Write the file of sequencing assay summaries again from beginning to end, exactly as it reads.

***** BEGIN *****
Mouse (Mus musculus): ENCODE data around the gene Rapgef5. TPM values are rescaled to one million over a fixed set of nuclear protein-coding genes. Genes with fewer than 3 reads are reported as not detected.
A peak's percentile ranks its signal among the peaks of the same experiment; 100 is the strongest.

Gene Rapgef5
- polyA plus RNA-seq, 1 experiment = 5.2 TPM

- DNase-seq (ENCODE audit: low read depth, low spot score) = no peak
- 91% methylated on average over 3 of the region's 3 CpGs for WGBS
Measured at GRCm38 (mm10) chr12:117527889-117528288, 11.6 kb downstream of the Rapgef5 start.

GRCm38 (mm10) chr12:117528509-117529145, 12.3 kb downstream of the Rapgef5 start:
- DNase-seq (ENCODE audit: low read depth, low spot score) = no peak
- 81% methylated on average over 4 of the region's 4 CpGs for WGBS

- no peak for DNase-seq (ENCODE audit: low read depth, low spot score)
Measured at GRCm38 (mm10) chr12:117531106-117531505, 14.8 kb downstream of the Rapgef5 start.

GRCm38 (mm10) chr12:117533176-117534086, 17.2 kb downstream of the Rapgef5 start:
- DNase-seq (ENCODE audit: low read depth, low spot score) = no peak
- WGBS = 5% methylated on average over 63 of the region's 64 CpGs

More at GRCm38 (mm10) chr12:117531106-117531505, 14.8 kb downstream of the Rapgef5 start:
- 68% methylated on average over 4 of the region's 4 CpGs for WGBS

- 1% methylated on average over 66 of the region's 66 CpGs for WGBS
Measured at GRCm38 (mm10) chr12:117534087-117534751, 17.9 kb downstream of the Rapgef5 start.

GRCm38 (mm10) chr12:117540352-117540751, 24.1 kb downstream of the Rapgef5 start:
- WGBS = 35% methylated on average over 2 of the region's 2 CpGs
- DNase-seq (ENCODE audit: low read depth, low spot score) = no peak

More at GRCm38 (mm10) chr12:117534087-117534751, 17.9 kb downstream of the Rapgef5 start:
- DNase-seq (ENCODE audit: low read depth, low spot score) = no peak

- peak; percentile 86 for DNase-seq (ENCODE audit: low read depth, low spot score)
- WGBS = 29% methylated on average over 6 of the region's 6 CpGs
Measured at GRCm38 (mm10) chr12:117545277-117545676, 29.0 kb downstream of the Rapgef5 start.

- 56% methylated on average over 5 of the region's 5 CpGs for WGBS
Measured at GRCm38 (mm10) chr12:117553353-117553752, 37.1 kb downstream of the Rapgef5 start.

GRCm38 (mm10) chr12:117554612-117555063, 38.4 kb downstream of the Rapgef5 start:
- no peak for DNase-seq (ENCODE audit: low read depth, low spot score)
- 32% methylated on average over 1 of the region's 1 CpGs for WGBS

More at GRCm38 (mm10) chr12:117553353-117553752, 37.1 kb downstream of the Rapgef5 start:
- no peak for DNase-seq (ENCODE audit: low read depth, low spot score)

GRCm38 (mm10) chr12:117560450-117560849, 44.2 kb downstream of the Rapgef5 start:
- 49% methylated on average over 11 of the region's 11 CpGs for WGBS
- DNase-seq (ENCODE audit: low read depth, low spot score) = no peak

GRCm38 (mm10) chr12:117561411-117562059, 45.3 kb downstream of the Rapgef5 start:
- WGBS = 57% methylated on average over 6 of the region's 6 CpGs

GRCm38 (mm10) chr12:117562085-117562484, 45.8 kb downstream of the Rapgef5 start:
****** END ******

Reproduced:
Mouse (Mus musculus): ENCODE data around the gene Rapgef5. TPM values are rescaled to one million over a fixed set of nuclear protein-coding genes. Genes with fewer than 3 reads are reported as not detected.
A peak's percentile ranks its signal among the peaks of the same experiment; 100 is the strongest.

Gene Rapgef5
- polyA plus RNA-seq, 1 experiment = 5.2 TPM

- DNase-seq (ENCODE audit: low read depth, low spot score) = no peak
- 91% methylated on average over 3 of the region's 3 CpGs for WGBS
Measured at GRCm38 (mm10) chr12:117527889-117528288, 11.6 kb downstream of the Rapgef5 start.

GRCm38 (mm10) chr12:117528509-117529145, 12.3 kb downstream of the Rapgef5 start:
- DNase-seq (ENCODE audit: low read depth, low spot score) = no peak
- 81% methylated on average over 4 of the region's 4 CpGs for WGBS

- no peak for DNase-seq (ENCODE audit: low read depth, low spot score)
Measured at GRCm38 (mm10) chr12:117531106-117531505, 14.8 kb downstream of the Rapgef5 start.

GRCm38 (mm10) chr12:117533176-117534086, 17.2 kb downstream of the Rapgef5 start:
- DNase-seq (ENCODE audit: low read depth, low spot score) = no peak
- WGBS = 5% methylated on average over 63 of the region's 64 CpGs

More at GRCm38 (mm10) chr12:117531106-117531505, 14.8 kb downstream of the Rapgef5 start:
- 68% methylated on average over 4 of the region's 4 CpGs for WGBS

- 1% methylated on average over 66 of the region's 66 CpGs for WGBS
Measured at GRCm38 (mm10) chr12:117534087-117534751, 17.9 kb downstream of the Rapgef5 start.

GRCm38 (mm10) chr12:117540352-117540751, 24.1 kb downstream of the Rapgef5 start:
- WGBS = 35% methylated on average over 2 of the region's 2 CpGs
- DNase-seq (ENCODE audit: low read depth, low spot score) = no peak

More at GRCm38 (mm10) chr12:117534087-117534751, 17.9 kb downstream of the Rapgef5 start:
- DNase-seq (ENCODE audit: low read depth, low spot score) = no peak

- peak; percentile 86 for DNase-seq (ENCODE audit: low read depth, low spot score)
- WGBS = 29% methylated on average over 6 of the region's 6 CpGs
Measured at GRCm38 (mm10) chr12:117545277-117545676, 29.0 kb downstream of the Rapgef5 start.

- 56% methylated on average over 5 of the region's 5 CpGs for WGBS
Measured at GRCm38 (mm10) chr12:117553353-117553752, 37.1 kb downstream of the Rapgef5 start.

GRCm38 (mm10) chr12:117554612-117555063, 38.4 kb downstream of the Rapgef5 start:
- no peak for DNase-seq (ENCODE audit: low read depth, low spot score)
- 32% methylated on average over 1 of the region's 1 CpGs for WGBS

More at GRCm38 (mm10) chr12:117553353-117553752, 37.1 kb downstream of the Rapgef5 start:
- no peak for DNase-seq (ENCODE audit: low read depth, low spot score)

GRCm38 (mm10) chr12:117560450-117560849, 44.2 kb downstream of the Rapgef5 start:
- 49% methylated on average over 11 of the region's 11 CpGs for WGBS
- DNase-seq (ENCODE audit: low read depth, low spot score) = no peak

GRCm38 (mm10) chr12:117561411-117562059, 45.3 kb downstream of the Rapgef5 start:
- WGBS = 57% methylated on average over 6 of the region's 6 CpGs

GRCm38 (mm10) chr12:117562085-117562484, 45.8 kb downstream of the Rapgef5 start: